Zellzyklusregulation in einem strikt dimorphen Vertreter der Alphaproteobakterien
The cell cycle is driven by a highly ordered series of events that lead to the production of two cells each containing an exact copy of the parental chromosome. Studies of the molecular mechanisms coordinating the cell cycle have revealed that the mechanisms regulating chromosome replication and seg...
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|The cell cycle is driven by a highly ordered series of events that lead to the production of two cells each containing an exact copy of the parental chromosome. Studies of the molecular mechanisms coordinating the cell cycle have revealed that the mechanisms regulating chromosome replication and segregation are highly similar in all eukaryotic cells. Until recently, it appeared that prokaryotes and eukaryotes do not share much resemblance in the mechanisms governing cell cycle progression. However, advances in prokaryotic cell biology and the analysis of the machinery orchestrating the cell cycle of the α-proteobacterium Caulobacter crescentus unveiled surprising similarities in the regulatory processes employed. The cell division of C. crescentus gives rise to two distinct cell types whose morphology is tightly coupled to their developmental cell cycle phase. While the sessile stalked cell can immediately restart a new round of replication, the motile swarmer cell has to differentiate into a sessile cell before gaining competence for chromosome replication and subsequent proliferation. The DNA-binding response regulator CtrA has been identified as the master regulator driving the cell cycle of this strictly dimorphic organism. A
complex two-component signaling network regulating the activity of CtrA is critical for proper cell cycle progression and maintenance of the cellular asymmetry. Genome comparison uncovered that CtrA and the signaling network regulating its activity are highly conserved within the clade of α proteobacteria. Here, we report the functional analysis of the conserved cell cycle regulatory network in Hyphomonas neptunium, a close relative of C. crescentus, which also displays a biphasic life cycle but generates its stalk at the opposite cell pole and proliferates by an unusual budding mechanism. By employing DNA-protein interaction studies coupled to RNA-seq-based transcriptomics of conditional mutants defective in factors involved in the regulation of CtrA we were able to globally identify genes directly regulated by CtrA in H. neptunium. The subsequent analysis of this regulon unveiled a conserved role of CtrA in the transcriptional regulation of essential processes such as cell division and DNA-segregation as well as in the establishment of cellular asymmetry. By applying in vivo localization and heterologous complementation studies coupled to biochemical analysis we were able to identify a high conservation of the signaling module responsible for translating CtrA activity into asymmetry in C. crescentus. Even though transcriptional profiling suggested a role of this conserved module in the regulation of CtrA activity in H. neptunium, the inactivation of candidate genes suprisingly did not result in a pronounced cell cycle defect or a loss of asymmetry. This finding suggests that alternative regulatory factors or mechanisms are involved in the regulation of CtrA in this organism. This study highlights that even though genes are conserved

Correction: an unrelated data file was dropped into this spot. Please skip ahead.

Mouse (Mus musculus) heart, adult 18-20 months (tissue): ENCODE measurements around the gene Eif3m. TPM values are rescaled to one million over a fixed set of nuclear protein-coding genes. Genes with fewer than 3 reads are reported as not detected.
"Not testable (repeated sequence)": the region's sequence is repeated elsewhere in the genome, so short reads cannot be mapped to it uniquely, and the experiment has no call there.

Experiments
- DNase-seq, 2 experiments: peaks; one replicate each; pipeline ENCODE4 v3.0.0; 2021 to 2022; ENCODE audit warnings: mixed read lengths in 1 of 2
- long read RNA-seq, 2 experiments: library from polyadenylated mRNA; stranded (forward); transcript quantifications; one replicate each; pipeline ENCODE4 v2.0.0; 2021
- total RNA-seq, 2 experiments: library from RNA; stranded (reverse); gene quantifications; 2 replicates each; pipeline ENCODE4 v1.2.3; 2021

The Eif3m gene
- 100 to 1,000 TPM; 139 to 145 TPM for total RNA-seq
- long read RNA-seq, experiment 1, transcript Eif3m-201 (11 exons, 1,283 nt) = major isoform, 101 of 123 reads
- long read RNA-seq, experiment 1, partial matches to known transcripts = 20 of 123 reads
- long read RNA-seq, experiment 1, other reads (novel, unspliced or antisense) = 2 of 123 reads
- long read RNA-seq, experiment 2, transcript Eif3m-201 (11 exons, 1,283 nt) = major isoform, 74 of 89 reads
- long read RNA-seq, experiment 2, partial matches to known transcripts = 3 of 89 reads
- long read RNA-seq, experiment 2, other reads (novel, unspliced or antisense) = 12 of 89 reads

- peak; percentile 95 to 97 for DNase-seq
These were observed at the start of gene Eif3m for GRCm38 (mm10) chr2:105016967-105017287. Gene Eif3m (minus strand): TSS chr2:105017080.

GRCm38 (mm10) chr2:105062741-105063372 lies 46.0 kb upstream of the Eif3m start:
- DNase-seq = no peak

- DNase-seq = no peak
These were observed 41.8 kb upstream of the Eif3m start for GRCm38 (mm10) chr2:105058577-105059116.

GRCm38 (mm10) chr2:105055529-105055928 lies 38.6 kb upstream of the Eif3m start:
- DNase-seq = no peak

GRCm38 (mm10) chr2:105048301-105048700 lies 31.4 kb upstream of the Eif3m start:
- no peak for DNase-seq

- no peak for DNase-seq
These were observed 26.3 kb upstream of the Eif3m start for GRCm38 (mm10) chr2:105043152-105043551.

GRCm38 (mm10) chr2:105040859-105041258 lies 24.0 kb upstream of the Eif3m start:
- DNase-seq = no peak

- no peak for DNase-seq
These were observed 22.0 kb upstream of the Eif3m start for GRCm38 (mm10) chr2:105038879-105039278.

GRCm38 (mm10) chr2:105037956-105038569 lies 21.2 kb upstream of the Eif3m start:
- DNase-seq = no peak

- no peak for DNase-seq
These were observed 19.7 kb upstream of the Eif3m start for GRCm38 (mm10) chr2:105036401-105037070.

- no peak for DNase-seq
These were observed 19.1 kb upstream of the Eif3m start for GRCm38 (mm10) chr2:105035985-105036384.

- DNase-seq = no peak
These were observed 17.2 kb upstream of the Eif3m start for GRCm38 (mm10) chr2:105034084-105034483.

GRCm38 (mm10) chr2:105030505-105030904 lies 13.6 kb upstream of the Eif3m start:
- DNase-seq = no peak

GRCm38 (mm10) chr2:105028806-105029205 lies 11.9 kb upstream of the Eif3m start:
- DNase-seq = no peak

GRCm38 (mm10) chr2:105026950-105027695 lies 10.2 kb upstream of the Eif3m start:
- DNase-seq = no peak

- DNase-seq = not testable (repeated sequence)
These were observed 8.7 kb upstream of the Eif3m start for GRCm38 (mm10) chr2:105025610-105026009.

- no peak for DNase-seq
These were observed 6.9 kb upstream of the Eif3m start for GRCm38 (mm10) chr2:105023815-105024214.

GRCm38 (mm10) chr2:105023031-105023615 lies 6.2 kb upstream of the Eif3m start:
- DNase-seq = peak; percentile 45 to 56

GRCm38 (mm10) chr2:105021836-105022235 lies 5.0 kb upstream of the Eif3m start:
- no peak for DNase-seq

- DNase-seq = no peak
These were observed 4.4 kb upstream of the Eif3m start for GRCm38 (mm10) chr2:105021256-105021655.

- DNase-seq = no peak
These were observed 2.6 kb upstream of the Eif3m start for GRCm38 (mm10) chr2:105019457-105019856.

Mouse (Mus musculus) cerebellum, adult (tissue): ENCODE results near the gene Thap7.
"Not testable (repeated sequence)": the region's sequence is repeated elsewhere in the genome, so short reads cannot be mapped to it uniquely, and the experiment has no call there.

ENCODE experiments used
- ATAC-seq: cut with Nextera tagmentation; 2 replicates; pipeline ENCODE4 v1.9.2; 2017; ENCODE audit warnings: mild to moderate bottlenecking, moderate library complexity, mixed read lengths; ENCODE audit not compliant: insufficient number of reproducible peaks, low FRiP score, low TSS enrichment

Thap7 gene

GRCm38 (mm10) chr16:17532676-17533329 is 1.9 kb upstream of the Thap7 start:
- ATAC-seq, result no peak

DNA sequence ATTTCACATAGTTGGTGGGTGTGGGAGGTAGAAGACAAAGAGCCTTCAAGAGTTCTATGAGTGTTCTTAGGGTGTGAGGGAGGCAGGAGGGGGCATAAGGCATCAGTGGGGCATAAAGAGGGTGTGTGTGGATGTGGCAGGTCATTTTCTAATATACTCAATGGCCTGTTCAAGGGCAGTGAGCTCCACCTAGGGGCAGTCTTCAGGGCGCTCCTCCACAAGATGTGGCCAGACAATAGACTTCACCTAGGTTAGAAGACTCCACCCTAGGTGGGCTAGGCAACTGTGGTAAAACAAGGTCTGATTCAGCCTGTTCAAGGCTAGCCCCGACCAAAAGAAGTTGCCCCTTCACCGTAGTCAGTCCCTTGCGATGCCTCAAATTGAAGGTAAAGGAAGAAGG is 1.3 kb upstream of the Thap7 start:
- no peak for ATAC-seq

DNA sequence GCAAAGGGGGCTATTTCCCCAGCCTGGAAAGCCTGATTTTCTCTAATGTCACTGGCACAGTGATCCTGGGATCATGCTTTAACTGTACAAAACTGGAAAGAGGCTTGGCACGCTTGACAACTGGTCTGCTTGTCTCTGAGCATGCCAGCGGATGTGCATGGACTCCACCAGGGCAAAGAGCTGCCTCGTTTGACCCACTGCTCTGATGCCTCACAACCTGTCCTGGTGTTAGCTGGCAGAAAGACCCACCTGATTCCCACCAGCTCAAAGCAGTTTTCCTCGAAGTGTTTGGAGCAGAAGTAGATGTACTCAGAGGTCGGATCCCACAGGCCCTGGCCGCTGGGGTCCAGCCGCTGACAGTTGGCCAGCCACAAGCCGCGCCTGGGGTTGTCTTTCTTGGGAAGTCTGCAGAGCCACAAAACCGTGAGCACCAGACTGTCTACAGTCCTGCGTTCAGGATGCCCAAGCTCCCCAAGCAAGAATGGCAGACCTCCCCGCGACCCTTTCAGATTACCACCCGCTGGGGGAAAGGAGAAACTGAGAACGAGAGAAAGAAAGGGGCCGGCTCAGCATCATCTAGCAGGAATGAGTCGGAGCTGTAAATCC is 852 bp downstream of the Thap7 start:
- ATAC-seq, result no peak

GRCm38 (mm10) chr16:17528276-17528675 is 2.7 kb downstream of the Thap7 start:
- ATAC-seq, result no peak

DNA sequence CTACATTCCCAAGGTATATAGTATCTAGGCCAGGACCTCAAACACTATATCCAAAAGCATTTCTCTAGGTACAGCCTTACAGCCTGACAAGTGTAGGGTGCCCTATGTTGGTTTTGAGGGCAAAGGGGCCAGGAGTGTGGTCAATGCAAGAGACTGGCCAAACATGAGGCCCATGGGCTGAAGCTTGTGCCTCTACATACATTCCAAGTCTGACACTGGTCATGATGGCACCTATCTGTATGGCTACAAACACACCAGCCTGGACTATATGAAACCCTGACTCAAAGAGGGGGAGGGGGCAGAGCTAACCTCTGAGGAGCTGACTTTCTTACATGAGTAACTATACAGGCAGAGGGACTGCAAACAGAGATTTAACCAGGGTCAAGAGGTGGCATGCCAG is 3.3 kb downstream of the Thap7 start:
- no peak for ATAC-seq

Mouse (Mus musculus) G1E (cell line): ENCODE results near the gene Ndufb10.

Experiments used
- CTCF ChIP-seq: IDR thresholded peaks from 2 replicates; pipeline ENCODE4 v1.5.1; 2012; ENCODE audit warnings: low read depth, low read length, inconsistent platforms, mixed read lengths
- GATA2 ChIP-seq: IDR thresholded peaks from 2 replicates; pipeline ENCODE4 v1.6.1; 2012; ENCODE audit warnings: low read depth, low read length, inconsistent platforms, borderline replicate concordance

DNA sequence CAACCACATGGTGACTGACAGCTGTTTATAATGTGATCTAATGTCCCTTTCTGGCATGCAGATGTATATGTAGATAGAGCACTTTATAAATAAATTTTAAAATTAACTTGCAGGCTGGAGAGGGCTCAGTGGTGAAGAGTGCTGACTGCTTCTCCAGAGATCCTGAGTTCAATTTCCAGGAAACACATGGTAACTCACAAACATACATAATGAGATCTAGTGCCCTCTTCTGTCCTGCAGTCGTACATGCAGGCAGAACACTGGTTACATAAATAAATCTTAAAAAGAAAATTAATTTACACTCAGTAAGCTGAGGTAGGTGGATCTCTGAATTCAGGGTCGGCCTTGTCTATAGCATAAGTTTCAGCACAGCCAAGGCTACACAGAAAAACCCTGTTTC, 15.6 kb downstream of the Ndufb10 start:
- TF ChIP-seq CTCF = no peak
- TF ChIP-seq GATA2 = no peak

between organisms, high functional variability can arise even over short evolutionary distances. A global investigation of the two-component signaling pathway of H. neptunium by a comprehensive deletion analysis led to the identification of an uncharacterized conserved single domain response regulator. Inactivation of mocR (modulator of cell cycle R) led to a severe cell cycle defect suggesting a role in the cell cycle regulation of H. neptunium. Using transcriptional profiling we were able to identify a connection to the conserved cell cycle regulatory core module. The synteny of this gene paired with heterologous complementation experiments suggests a conserved role of this protein within the α-proteobacteria. Future in
depth investigation of MocR will provide valuable insights into its role in cell cycle regulation and will contribute to our understanding of the mechanisms by which single domain response regulators, which lack a dedicated output domain, participate in two-component signaling.